Jorge Lamarche was charged after prosecutors said he fraudulently purchased 19 brand new, fully loaded vehicles from multiple dealerships. The vehicles include a nearly $90,000 Mercedes and a $125,000 Cadillac Escalade.
"It is a pretty sophisticated scheme of basically using other people's information to get credit to finance vehicles," said Tara Parker, with the Harris County District Attorney's Office.
RELATED: Catalytic converter thefts in Houston up more than 400%, data shows
Prosecutors also said Lamarche wouldn't just steal anyone's identity. He found people with good enough credit to buy a six figure vehicle.
"Using his photo on IDs and then other people's identifying information. So names, birth dates, social security numbers, all of that stuff, addresses to make it seem like he was that person with his photograph," said Parker. "He would essentially get the vehicle and be able to drive off the lot with it before they figured out it was fraudulent."
The recent charge stems from crimes committed from January to March, but Lamarche could be good for others.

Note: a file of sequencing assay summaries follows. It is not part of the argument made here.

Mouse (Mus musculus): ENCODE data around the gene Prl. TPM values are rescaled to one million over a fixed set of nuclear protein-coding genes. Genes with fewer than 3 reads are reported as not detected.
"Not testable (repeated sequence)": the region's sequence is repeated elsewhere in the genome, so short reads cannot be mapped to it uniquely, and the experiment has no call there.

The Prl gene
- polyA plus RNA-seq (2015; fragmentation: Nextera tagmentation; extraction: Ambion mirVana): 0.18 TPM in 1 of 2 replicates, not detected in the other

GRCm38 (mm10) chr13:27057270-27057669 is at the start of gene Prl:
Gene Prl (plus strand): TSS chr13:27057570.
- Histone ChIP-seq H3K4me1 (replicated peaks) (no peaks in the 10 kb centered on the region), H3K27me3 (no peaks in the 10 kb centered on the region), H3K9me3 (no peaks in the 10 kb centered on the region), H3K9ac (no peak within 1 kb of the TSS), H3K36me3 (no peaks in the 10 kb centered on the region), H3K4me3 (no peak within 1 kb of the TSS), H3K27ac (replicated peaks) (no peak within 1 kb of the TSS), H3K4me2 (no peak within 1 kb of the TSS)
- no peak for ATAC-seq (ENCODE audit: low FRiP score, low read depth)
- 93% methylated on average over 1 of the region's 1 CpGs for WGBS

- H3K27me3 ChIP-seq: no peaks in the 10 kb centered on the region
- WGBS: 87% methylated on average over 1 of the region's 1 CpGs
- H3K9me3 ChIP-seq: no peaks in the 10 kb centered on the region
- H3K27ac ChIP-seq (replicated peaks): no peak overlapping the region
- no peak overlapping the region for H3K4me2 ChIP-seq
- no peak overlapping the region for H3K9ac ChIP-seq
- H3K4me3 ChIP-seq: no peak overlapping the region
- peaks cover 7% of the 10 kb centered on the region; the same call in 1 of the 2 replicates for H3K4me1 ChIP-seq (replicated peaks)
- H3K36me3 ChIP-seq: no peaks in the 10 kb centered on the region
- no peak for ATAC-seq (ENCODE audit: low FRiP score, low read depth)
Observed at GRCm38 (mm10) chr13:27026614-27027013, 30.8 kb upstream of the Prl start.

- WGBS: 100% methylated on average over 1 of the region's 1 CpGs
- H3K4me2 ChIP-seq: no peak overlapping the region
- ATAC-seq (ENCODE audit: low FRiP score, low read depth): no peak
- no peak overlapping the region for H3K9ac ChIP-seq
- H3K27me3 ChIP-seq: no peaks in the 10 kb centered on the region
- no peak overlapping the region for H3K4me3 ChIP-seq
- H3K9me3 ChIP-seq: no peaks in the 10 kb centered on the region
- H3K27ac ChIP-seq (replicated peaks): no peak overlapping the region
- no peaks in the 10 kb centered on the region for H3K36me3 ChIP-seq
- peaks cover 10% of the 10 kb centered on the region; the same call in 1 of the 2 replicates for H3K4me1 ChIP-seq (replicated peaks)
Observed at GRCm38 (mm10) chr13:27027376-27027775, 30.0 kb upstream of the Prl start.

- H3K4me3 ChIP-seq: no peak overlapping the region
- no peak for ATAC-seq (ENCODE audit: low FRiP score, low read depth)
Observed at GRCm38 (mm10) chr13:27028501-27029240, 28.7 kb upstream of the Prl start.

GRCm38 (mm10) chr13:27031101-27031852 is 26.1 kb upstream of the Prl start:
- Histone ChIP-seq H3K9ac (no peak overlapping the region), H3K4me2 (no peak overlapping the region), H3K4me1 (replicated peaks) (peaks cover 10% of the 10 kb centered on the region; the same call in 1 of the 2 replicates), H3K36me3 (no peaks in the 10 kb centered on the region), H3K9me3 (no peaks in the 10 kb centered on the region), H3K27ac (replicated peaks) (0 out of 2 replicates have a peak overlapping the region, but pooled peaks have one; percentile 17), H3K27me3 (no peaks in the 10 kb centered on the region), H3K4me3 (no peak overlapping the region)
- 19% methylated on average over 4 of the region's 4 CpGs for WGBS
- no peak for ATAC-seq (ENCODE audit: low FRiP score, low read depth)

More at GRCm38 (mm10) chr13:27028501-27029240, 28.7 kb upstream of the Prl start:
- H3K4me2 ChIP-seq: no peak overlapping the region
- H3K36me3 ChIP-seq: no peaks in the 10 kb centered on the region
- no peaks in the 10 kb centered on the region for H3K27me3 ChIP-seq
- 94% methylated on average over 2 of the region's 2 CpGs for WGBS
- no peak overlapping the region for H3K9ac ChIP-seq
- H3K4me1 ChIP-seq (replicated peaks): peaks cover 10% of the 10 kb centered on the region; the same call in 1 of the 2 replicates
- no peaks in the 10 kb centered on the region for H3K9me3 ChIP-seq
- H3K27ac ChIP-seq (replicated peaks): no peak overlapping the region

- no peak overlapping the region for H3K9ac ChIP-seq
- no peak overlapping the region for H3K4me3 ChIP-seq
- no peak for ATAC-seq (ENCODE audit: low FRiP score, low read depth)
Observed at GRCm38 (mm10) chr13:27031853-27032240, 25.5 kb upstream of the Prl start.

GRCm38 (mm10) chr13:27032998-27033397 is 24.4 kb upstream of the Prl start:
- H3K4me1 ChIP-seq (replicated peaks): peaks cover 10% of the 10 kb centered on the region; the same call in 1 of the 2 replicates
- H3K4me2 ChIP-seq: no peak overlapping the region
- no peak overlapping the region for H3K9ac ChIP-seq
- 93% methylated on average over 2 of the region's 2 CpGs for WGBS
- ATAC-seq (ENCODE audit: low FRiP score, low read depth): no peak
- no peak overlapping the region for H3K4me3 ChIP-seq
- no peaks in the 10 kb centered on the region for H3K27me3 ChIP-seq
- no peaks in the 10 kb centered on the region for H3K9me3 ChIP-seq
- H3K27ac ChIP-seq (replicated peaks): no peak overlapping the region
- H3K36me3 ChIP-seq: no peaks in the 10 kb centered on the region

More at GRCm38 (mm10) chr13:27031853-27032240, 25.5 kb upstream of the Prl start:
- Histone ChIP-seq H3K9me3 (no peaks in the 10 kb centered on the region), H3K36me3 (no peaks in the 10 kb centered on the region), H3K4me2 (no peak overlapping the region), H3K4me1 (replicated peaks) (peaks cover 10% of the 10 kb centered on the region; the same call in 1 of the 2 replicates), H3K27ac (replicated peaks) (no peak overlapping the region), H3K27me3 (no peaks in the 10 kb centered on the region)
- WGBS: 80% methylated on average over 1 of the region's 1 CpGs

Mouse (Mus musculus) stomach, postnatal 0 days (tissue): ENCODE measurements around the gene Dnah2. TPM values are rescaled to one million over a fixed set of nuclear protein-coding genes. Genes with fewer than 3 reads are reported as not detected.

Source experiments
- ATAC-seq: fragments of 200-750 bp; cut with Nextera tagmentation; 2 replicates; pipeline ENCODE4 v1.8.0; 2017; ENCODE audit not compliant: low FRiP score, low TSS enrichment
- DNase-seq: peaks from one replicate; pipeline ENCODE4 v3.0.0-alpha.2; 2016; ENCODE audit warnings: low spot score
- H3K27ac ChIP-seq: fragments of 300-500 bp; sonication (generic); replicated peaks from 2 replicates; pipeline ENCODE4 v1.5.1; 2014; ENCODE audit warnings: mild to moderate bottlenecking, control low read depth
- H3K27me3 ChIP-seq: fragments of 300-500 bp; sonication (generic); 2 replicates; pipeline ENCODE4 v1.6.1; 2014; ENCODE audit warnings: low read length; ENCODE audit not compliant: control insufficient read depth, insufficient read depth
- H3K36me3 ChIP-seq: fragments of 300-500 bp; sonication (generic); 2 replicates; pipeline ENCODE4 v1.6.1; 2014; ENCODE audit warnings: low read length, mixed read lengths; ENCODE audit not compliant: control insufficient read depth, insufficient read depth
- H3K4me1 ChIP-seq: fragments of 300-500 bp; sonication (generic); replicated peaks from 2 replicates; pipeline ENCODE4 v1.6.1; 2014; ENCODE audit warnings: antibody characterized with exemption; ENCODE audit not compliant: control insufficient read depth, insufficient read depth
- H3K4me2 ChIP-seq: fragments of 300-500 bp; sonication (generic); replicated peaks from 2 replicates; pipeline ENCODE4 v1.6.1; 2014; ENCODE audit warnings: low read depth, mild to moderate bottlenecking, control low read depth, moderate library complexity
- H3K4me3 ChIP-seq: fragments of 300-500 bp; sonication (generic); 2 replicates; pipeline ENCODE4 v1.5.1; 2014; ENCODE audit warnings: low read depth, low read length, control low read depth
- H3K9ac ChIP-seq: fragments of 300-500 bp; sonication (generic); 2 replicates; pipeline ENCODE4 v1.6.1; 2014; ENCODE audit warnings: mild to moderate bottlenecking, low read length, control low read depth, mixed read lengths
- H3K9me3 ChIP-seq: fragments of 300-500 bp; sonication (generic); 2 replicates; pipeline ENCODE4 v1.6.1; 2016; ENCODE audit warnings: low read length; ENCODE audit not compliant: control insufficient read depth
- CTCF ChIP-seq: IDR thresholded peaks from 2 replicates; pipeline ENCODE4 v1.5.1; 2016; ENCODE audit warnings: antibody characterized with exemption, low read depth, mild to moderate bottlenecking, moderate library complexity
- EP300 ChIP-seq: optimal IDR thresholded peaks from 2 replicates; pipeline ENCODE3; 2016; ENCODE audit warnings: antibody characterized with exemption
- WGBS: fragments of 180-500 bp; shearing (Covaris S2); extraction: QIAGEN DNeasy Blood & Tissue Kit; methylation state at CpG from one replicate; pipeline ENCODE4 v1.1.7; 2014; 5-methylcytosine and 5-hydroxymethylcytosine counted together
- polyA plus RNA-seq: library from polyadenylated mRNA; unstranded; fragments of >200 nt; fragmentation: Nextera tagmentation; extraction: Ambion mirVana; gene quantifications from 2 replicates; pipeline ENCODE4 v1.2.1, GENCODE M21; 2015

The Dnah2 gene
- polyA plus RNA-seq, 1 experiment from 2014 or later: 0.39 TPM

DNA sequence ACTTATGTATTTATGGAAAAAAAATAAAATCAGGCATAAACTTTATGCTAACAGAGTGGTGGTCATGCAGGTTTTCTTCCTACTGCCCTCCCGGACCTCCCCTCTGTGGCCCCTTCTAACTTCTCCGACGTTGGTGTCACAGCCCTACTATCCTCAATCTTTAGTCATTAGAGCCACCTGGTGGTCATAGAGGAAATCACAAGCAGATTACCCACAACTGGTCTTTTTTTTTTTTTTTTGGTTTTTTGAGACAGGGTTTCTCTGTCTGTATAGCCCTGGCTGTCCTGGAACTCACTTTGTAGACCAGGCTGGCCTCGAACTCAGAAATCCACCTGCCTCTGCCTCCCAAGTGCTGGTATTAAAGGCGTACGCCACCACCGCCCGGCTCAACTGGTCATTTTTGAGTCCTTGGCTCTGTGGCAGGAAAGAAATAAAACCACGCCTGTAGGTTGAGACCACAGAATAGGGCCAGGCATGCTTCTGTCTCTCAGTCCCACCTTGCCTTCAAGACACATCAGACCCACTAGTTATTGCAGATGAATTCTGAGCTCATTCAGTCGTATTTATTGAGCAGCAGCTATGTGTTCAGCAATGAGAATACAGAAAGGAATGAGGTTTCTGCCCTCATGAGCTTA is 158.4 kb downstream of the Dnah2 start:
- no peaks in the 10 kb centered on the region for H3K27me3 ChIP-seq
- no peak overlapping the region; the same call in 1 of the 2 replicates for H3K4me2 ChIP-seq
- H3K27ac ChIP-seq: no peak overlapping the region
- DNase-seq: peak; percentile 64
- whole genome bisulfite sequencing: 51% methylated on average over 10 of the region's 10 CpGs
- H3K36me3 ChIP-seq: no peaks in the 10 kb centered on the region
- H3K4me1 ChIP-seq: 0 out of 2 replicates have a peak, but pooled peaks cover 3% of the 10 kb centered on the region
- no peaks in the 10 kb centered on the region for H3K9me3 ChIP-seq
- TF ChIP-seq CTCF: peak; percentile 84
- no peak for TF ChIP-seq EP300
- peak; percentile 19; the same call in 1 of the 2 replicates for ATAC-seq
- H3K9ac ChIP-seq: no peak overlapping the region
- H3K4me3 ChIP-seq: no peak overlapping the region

"Various other counties, possibly states, there's a lot going on with it. He's a very sophisticated criminal," said Parker.
Once HPD started figuring out what he was doing, they sent an alert to dealerships in the area. The alert included a photo of Lamarche, which is what ultimately led to catching him in the act.
"A dealership out of the county saw HPD's bulletin, recognized him and they were able to do a fraud in progress arrest," said Parker.
One of the dealerships he is accused of hitting is Tom Peacock Cadillac, according to court records. They show he fraudulently purchased an Escalade there, but the dealership was able to get the vehicle back.
The dealership said once they realized what had happened, they were able to track and recover it.
Dealerships weren't the only victims, as people also had their identity stolen in the process.
Parker said to make sure you stay vigilant.
"People need to be vigilant about their credit and stay on top of it when they notice fraud and report that as soon as possible," said Parker. "It's the quickest way to make it stop, and the quickest way for us to get justice as soon as possible."
SEE RELATED: Houston police warn of auto thefts at IAH, but say initiatives to decrease it are working
WATCH: Papa John's gives worker new car after catalytic converter was stolen
Follow Marla Carter on Facebook, Twitter and Instagram.